In the 1840s, in the beautiful hilly land of the Taita at Mwanda Kwa Weni Ngasu, a hero, soldier and Chief known as Mwangeka Wa Malowa was born. A wealthy man, he had three wives; Zighe Mshote, Mfwa Mwaghowa and Mfwa Ndaghina, from Msudu, Kashinyi and Mwanda Njawuli villages, respectively. He was able to sire four sons and two daughters from the marriages.
He championed his people in opposing colonial rule in the 19th century. With the Taita army under his command, he watched over all insecurity prone areas on the long-distance trade routes from Mombasa through Taru, Voi, Mwatate and Tavera to Kilimanjaro.
Since he was in control of this route, the coastal traders, including the Sultan family, were required to pay taxes to access Taita, either from Mombasa to Kilimanjaro or vice versa. Some traders also signed treaties/agreements (mtero) with Mwangeka to ensure their safety while passing through the Mombasa-Kilimanjaro route. However, some traders did not take this kindly and viewed it as disrespectful to the Sultan.
During Mwangeka’s reign, security in Taita Taveta was good, and at the same time, the British colony was planning on how to invade Kenya under the Imperial British East Africa Company(IBEACo).
In 1892 Captain Nelson teamed up with the Sultan and the Coastal traders to destabilise Mwangeka’s leadership. The invasion of Taita land by the British soldiers was filled with a lot f inhuman torture, burning of houses, destruction of property and killing of innocent unarmed people.
When they met Mwangeka’s soldiers at Mwashoti in Mlughi village near Mrughua, they were received with fierce resistance. The military fight lasted a month and the British sent scampering down the hills in retreat, even with their superior weapons. They were no match for the military tactics of Mwangeka’s soldiers.
Traditional Taita medicine men and a team of fortune tellers known as Walaghui are said to have worked tirelessly with charms to ensure the protection of Mwangeka and his troops from any threat. This strong resistance by the Mwangeka troops forced Captain Nelson to order a tactical retreat, and the British military intelligence scouts were sent to villages to spy on the freedom fighter’s fighting tactics.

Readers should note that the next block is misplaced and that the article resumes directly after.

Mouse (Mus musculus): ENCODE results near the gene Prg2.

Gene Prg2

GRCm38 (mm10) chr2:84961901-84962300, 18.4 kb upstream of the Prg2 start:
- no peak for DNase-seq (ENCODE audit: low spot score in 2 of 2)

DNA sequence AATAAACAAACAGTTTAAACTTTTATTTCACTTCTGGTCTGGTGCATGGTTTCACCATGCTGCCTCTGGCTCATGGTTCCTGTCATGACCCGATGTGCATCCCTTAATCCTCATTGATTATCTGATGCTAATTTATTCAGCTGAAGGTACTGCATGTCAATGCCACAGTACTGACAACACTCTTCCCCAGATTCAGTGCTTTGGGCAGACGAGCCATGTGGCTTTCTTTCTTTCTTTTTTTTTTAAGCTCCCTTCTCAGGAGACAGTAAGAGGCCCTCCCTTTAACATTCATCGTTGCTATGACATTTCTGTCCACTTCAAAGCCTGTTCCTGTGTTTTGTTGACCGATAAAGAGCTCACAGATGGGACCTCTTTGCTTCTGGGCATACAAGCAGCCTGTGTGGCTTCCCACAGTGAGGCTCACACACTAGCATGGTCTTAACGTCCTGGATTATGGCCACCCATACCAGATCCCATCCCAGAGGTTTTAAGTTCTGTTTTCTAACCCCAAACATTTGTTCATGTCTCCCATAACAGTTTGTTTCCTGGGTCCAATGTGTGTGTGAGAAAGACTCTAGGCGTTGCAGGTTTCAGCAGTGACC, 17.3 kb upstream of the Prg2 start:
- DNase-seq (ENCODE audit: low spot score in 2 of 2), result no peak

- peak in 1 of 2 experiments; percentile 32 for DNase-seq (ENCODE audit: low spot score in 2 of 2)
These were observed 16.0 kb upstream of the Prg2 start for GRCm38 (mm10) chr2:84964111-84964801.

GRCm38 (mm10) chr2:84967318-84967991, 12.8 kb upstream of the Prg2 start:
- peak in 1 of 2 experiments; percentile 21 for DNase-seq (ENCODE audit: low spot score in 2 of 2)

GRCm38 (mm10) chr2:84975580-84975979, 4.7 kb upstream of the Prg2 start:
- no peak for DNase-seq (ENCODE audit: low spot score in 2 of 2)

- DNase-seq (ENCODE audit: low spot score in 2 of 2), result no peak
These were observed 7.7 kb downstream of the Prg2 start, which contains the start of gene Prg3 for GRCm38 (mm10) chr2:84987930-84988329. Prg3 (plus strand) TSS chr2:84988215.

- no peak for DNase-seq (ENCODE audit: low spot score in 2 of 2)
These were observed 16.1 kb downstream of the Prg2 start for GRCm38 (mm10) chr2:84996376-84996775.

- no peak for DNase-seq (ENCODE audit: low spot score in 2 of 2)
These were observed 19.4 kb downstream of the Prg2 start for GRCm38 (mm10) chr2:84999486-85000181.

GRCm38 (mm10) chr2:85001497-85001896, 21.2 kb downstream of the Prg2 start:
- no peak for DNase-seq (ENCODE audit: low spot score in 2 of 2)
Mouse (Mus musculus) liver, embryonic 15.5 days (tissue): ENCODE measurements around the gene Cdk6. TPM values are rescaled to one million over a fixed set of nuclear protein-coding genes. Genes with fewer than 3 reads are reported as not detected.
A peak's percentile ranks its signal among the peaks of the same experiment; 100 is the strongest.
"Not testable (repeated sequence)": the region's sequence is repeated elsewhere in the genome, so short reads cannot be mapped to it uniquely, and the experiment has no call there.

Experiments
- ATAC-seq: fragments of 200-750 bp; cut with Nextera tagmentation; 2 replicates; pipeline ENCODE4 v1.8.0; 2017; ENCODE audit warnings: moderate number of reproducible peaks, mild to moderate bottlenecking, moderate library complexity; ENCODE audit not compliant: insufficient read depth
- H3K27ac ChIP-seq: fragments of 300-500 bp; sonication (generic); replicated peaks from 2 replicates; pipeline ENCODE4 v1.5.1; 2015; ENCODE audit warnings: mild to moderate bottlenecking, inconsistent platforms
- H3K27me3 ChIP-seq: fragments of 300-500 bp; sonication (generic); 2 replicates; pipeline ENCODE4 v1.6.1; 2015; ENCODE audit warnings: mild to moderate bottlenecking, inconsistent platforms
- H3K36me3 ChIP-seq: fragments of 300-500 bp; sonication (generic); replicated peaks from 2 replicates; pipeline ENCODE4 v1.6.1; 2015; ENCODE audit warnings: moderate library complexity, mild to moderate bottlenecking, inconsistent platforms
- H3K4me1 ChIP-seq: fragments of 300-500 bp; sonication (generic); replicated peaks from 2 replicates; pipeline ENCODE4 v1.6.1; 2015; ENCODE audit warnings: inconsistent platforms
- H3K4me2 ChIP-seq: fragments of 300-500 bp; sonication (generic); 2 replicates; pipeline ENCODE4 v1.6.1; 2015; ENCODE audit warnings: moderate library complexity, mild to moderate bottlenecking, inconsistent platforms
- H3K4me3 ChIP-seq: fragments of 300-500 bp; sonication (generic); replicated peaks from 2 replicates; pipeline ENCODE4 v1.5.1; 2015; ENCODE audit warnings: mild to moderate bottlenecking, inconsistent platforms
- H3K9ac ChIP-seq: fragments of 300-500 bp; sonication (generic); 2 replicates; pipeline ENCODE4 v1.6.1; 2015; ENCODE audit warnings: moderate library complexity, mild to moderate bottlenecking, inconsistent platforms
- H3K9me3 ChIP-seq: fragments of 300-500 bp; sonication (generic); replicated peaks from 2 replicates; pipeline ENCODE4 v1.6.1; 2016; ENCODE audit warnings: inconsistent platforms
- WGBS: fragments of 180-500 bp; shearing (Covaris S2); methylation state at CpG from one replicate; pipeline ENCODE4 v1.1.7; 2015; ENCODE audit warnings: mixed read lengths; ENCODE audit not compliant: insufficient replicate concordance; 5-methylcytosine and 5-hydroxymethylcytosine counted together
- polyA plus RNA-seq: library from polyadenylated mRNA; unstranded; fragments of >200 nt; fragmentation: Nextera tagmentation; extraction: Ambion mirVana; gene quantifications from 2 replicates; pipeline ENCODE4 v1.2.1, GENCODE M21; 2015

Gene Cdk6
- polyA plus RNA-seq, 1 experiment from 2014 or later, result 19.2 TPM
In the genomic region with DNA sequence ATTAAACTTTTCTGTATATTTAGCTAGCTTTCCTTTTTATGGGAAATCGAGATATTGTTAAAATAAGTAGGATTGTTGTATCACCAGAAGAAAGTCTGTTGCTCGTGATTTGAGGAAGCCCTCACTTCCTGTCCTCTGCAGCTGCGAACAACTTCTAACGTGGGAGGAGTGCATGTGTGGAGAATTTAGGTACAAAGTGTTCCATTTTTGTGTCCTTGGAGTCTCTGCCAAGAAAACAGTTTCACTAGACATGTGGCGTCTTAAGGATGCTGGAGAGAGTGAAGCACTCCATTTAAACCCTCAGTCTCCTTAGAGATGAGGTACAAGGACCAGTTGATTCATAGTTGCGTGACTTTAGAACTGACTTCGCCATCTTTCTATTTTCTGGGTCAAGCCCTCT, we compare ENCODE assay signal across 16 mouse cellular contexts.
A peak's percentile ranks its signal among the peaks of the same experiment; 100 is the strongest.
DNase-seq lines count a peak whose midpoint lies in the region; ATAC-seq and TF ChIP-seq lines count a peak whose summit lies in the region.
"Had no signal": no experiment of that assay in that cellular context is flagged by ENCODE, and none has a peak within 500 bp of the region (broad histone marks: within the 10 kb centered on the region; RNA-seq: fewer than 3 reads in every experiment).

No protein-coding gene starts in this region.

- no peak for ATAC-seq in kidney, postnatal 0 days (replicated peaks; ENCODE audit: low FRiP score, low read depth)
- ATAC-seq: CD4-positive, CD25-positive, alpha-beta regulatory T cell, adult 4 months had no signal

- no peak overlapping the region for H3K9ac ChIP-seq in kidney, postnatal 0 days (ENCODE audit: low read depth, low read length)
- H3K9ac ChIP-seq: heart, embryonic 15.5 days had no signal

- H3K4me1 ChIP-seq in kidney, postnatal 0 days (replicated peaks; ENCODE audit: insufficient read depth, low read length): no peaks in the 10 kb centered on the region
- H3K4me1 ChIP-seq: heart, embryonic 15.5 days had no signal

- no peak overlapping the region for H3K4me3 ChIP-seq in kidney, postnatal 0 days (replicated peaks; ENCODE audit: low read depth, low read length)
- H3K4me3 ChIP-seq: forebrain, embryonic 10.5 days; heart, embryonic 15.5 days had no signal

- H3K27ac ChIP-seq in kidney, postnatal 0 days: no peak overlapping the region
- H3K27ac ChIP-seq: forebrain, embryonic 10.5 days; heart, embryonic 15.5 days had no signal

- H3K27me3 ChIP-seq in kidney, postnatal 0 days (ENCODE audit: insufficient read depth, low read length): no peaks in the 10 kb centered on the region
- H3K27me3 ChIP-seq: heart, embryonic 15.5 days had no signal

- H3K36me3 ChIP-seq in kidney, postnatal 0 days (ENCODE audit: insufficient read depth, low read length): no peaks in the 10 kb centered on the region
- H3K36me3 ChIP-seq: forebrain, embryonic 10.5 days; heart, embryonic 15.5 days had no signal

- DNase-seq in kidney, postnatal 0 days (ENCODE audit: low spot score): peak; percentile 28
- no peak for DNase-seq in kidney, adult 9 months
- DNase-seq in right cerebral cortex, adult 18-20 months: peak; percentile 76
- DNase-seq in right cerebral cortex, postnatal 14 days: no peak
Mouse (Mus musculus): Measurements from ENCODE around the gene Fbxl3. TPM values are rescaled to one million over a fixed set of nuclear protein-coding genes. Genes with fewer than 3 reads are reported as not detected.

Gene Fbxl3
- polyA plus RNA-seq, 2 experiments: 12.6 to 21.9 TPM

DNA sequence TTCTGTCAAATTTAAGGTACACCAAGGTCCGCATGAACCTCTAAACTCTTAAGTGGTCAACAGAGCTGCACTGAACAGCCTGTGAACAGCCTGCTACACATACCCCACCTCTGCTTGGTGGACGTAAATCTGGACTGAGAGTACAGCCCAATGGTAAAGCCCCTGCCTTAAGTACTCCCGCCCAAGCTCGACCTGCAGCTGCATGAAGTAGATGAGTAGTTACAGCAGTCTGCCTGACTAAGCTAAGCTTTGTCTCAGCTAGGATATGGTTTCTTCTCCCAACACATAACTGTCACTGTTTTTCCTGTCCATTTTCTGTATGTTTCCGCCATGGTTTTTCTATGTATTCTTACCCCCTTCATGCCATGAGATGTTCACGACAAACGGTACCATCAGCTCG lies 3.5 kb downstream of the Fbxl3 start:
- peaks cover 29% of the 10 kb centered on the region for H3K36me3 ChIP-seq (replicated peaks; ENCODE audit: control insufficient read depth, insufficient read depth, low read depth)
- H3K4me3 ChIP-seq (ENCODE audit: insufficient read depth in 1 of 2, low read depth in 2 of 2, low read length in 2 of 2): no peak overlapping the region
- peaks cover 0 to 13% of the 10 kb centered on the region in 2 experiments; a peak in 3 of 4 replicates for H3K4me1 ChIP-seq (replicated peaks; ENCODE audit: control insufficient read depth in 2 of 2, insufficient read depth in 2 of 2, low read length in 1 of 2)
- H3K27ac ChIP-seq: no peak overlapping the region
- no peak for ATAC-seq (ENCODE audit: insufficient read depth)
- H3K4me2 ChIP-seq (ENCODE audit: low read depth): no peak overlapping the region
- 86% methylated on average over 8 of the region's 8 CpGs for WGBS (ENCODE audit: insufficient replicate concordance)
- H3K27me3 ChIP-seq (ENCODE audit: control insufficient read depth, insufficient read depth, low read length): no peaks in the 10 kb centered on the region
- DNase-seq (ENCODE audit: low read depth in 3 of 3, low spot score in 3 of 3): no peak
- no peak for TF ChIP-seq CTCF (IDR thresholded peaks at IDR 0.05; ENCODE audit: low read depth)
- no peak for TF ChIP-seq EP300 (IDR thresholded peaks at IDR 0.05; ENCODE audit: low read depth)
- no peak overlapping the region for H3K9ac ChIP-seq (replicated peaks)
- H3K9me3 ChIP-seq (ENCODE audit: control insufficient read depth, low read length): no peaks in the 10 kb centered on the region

They met Mbogholi wa Samaghembe from the Bura location, who they reportedly bribed to spy on the war veteran. Being a Taita and a resident of Bura, one of the worst insecurity prone areas of Taita due to Arab caravans passage route, when he approached Mwangeka for advice on how to combat the invading enemies, he gave him all the fighting tactics in good faith.
With the full intelligence report at hand, Captain Nelson commanded his troops and advanced through Mlughi village. Innocent people were tortured, houses burnt and property destroyed. An ally of Mwangeka, Isanga Iwishi, quickly sent him a message that the British were oppressing his people in Bura and Mwashoti. He disregarded the warnings from fortunetellers, determined to save his people.
He led his soldiers to Mwashoti and Mlughi and put up a spirited fight, but the resistance was vicious. An urgent demand for more soldiers was made to Werugha, Wumingu and Mbale, but it was unfortunate that they did not come in good time. A British bullet hit him, and he fell to the ground.
Mwangeka’s soldiers could not believe that their leader was dead. Even The grief of his demise could not compare to the loss of many Taita soldiers. Mnjala Wa Ruma, who was in command after Mwangeka, gathered his people into the Vuria caves, which were their last line of defence. It was here that he announced to the community members that Mwangeka wa Malowa was no longer alive. It was after the intervention by French missionaries that peace returned to the land, but the trade routes were now under the control of the British.
The Vuria caves remind us of the heroic deeds of chief Mwangeka. The location of the caves is endowed with rare plants and animal species not found anywhere else in the world, serving as a tourist attraction for visitors from Kenya and beyond.